The answer is that the decision so arrived at must be

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our purpose? The answer is that the decision so arrived at must be all lasting decision and should square the problem for now and for the time to come. By way of summary, we have proposed the following five phases as instrumental to problem solving and decision making, and thereby proving that critical thinking is not only instrumental to problem solving but also that its tentacles extend beyond the domain of decision analysis. 1. Recognition and definition of the problem. 2. Gathering information. 3. Forming Tentative Conclusions. 4. Testing Tentative Conclusions. 5. Evaluation and Decision. With the above observations, let me now turn my attention to the examination of the types of decisions and factors that influence their nature. Some people prefer making decisions simply by intuition. They trust their “gut feelings” more than they trust the analytical methods that require a systematic and mathematical comparative assessment of competing actions that satisfy multiple criteria. Russo and Schoemaker 1989, Schick and Vaughn 1999 encourage people to avoid the use of intuition and instead to base their judgements and decisions on reasoning strategies that are less likely to lead to common errors in reasoning. From this perspective, decision-making should be a matter of calculation, not intuition. Intuition-based decision-making can lead to many problems, but also calculation-based decision making of the sort recommended by psychologists and economists has some serious pitfalls. A synthesis of these two models has been developed recently to a theory of emotional coherence. Understanding decision making in terms of emotional coherence enables us to appreciate the merits of both intuition and calculation as contributors to effective practical reasoning. DECISION AS INTUITION Suppose you are a student trying to decide whether to study liberal arts, in which you have a strong interest or a subject such as economics or computer science that may lead to a more lucrative career. To make this decision intuitively is just to go with the option supported by your emotional reactions to the two alternatives. In the end, the intuitive decision makers choose an option based on what their emotional reactions tell them is preferable. The advantage of intuitive decision-making is speed. An emotional reaction can be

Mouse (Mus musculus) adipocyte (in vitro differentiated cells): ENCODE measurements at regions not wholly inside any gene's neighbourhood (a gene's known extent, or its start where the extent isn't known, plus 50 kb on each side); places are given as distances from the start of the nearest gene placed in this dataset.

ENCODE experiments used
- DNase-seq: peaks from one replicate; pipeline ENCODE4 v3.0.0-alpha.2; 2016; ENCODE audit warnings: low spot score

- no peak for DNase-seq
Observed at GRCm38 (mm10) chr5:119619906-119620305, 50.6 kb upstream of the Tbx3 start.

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immediate and lead directly to a decision. If your choice is between vanilla and chocolate ice cream, it would be pointless to spend a lot of time deliberating about the advantages and disadvantages of the two flavours. Instead, an emotional reaction such as “chocolate-yum!” can make for a quick appropriate decision. Another advantage is that basing your decisions on emotions helps to ensure that the decisions take into account what you really care about.
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